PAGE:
New KRAS Inhibitor to Be Studied in Lung, Colon and Pancreatic Cancers


The COVALENT-102 trial will investigate BMF-219 in patients with non-small cell lung cancer, colorectal and pancreatic cancers.

The first patient has been dosed in the phase 1/2b COVALENT-102 trial, examining BMF-219 in adults with KRAS-mutated unresectable, locally advanced or metastatic non-small cell lung cancer, colorectal cancer and pancreatic ductal adenocarcinoma, according to Biomea Fusion Inc, the manufacturer of the oral drug.

Pre-clinical studies (meaning those that were not done in humans) suggested the BMF-219 broadly inhibits the KRAS mutation, which could play a role in the growth and spread of cancer cells.

“We are eager to explore the potential of BMF-219 as a pan-KRAS inhibitor in patients with three of the most prominent KRAS-mutant solid tumor types, including those with tumors that have failed to respond to investigational and approved mutation-specific KRAS inhibitors,” said Dr. Steve Morris, Biomea’s chief medical officer in a press release.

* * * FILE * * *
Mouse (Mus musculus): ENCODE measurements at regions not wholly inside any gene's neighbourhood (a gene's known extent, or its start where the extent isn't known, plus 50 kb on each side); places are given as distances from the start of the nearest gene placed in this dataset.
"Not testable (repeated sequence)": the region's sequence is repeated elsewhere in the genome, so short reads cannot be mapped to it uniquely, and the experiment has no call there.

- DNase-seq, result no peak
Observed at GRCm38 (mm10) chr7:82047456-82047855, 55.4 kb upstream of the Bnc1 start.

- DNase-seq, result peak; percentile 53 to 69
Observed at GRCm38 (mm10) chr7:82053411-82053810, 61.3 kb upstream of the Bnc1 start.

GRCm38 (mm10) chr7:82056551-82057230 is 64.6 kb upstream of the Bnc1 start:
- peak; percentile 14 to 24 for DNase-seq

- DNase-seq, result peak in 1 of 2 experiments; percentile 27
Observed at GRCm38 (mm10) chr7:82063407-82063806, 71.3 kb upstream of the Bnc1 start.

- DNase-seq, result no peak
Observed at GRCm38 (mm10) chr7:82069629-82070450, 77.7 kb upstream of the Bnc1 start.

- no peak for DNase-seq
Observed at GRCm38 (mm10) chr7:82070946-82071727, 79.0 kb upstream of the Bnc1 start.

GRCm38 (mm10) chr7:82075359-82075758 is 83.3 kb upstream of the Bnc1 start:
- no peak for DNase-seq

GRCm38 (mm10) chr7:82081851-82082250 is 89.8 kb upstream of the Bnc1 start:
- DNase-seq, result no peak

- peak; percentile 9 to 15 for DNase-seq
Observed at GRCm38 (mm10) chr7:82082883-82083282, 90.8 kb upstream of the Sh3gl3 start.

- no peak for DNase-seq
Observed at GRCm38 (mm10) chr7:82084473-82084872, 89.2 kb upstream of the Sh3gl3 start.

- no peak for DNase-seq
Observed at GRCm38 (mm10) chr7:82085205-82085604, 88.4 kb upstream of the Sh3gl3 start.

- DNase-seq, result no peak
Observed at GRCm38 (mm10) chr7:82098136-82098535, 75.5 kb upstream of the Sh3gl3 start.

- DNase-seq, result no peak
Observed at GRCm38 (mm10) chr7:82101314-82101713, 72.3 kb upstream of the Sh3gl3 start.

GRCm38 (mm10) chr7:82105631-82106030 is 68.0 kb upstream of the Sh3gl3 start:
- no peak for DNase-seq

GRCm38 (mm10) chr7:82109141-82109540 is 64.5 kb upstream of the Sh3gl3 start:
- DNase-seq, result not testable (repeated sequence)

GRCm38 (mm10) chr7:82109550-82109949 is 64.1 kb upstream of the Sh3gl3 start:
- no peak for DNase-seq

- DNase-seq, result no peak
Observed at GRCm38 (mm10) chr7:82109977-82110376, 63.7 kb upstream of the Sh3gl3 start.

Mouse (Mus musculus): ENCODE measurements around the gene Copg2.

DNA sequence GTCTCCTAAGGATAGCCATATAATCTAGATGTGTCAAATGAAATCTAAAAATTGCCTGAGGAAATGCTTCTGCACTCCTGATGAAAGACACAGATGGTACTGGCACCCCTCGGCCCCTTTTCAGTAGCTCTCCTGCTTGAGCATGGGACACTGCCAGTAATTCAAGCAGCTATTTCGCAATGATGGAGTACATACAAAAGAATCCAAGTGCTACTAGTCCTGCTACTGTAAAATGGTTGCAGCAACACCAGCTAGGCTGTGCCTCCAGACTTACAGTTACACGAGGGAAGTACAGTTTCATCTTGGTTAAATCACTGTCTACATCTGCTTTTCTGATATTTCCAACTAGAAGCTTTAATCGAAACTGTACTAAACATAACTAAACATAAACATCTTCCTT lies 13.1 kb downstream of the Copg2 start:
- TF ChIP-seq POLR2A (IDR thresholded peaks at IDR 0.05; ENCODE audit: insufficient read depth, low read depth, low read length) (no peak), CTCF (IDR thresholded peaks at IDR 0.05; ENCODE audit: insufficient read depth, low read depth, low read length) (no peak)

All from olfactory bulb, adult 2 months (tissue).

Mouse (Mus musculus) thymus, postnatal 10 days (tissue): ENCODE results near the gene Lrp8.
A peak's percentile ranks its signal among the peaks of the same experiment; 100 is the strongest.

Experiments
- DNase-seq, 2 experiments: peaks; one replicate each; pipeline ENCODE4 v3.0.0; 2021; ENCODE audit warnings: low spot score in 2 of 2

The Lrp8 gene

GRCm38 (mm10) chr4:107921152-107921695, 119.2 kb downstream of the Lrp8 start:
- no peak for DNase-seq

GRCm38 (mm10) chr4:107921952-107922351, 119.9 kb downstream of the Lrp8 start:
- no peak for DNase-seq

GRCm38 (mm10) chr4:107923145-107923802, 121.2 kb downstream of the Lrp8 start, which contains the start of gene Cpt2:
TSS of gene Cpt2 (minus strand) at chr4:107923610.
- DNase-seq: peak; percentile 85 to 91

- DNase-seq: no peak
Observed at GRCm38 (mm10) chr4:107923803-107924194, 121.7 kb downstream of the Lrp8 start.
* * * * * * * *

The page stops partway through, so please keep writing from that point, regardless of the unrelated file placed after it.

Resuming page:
READ MORE: Targeting a Specific Genetic Mutation May Change Treatment Landscape for Non-Small Cell Lung Cancer

The initial goal of the COVALENT-102 trial is to determine the proper dosing of the drug. Then, that dose will be used in a larger patient population, where safety and tolerability will be studied. BMF-219 will be administered either once daily or twice daily in 28-day cycles.

To be eligible for the trial, patients must have progression and measurable disease after at least one prior line of systemic therapy (or two to four prior therapies for those with lung cancer); have a life expectancy of three months or longer; have little to no restrictions in the activities of daily living (ECOG score of 0-2); have adequate blood, liver and kidney function; and must use birth control measures if within childbearing age.

Currently patients are being recruited for the study in cancer centers Arizona, Illinois and Virginia. The researchers plan on adding trial sites and recruiting patients in California, Missouri, New York, Ohio, Texas and Washington as well.

“As a covalent menin inhibitor, we believe BMF-219 has critical advantages over late stage, mutation-specific inhibitors of KRAS including independence on the KRAS activation state, reduced likelihood for acquisition of resistance mutations, and its potential to address multiple activating KRAS mutations,” Morris said.

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